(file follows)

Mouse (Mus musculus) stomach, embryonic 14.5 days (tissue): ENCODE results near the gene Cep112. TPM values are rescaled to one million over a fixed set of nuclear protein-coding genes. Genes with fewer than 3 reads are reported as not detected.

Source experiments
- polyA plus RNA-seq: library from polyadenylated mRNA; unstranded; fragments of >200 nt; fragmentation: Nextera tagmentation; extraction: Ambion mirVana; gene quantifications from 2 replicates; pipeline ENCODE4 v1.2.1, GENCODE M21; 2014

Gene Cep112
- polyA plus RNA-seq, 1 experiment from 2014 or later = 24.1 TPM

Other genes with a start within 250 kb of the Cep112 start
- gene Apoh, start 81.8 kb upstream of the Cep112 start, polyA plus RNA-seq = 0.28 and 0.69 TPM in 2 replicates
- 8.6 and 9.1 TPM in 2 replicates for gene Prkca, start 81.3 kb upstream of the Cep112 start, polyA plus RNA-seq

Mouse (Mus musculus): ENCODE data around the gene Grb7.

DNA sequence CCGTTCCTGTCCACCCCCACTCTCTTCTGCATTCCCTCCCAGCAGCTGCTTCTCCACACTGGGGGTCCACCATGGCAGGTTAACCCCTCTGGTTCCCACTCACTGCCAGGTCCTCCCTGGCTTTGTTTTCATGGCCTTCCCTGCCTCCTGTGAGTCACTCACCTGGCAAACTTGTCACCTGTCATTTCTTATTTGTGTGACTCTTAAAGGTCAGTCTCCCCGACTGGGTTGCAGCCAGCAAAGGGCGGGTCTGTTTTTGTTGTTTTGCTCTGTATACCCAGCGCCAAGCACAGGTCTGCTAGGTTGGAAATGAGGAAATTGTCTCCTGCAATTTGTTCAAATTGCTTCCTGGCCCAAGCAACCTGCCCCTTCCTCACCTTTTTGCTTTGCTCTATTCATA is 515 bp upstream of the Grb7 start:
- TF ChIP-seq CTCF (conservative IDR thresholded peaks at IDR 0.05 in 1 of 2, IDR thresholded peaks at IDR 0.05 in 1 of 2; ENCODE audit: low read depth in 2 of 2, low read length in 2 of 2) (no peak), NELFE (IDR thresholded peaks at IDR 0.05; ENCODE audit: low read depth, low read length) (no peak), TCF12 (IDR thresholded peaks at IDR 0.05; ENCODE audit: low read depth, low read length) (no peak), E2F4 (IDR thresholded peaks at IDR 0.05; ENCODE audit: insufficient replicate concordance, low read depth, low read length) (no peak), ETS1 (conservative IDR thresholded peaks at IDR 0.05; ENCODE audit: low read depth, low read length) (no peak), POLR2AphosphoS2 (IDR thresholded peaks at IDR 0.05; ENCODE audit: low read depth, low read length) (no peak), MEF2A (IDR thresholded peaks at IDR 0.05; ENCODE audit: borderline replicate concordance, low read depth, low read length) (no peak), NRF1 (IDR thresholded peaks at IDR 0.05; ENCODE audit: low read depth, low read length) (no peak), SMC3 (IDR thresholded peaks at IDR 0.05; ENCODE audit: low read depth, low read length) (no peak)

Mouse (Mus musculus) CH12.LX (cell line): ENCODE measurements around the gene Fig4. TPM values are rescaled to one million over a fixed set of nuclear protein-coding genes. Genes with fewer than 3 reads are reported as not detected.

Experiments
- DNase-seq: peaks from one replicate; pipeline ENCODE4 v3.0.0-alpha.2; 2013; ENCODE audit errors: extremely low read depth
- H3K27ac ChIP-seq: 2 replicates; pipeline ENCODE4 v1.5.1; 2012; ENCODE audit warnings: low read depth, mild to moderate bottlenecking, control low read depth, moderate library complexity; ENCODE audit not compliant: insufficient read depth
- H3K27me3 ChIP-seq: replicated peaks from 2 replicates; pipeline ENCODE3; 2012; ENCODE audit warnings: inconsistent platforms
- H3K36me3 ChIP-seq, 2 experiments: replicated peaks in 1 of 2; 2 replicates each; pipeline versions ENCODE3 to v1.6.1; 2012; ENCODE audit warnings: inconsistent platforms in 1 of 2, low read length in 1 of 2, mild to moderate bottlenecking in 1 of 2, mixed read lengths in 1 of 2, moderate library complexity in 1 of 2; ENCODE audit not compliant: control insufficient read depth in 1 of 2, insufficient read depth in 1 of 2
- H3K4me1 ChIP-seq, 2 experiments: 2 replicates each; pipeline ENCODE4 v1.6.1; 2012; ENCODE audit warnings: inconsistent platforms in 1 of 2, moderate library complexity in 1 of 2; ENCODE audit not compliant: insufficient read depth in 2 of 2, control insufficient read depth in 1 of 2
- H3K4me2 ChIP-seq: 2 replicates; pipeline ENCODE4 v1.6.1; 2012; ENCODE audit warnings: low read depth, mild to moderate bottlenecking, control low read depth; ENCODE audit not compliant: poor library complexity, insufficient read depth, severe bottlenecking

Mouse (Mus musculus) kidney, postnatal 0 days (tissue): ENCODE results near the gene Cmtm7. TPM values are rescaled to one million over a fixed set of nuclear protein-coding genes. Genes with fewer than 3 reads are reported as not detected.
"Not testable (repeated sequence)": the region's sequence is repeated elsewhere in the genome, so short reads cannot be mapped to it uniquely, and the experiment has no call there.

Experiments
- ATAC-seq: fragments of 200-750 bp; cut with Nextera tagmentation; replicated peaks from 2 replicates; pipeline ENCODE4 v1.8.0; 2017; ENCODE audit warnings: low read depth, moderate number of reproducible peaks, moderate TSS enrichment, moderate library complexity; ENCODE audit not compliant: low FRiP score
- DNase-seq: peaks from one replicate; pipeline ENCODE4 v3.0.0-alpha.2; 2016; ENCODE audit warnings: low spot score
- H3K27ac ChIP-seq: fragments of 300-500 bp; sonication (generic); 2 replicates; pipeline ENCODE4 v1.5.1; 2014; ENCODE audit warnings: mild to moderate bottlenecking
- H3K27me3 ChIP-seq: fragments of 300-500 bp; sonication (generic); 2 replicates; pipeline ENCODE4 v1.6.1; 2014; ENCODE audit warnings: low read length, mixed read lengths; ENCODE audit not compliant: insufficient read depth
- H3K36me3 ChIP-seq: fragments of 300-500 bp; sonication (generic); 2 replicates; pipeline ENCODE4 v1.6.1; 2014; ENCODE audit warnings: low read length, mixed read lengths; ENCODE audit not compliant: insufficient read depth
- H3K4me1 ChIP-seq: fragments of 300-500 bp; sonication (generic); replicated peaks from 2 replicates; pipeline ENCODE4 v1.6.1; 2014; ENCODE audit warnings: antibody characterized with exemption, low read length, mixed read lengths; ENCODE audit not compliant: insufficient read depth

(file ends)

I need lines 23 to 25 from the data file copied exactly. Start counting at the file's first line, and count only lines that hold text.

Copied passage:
- ATAC-seq: fragments of 200-750 bp; cut with Nextera tagmentation; replicated peaks from 2 replicates; pipeline ENCODE4 v1.8.0; 2017; ENCODE audit warnings: low read depth, moderate number of reproducible peaks, moderate TSS enrichment, moderate library complexity; ENCODE audit not compliant: low FRiP score
- DNase-seq: peaks from one replicate; pipeline ENCODE4 v3.0.0-alpha.2; 2016; ENCODE audit warnings: low spot score
- H3K27ac ChIP-seq: fragments of 300-500 bp; sonication (generic); 2 replicates; pipeline ENCODE4 v1.5.1; 2014; ENCODE audit warnings: mild to moderate bottlenecking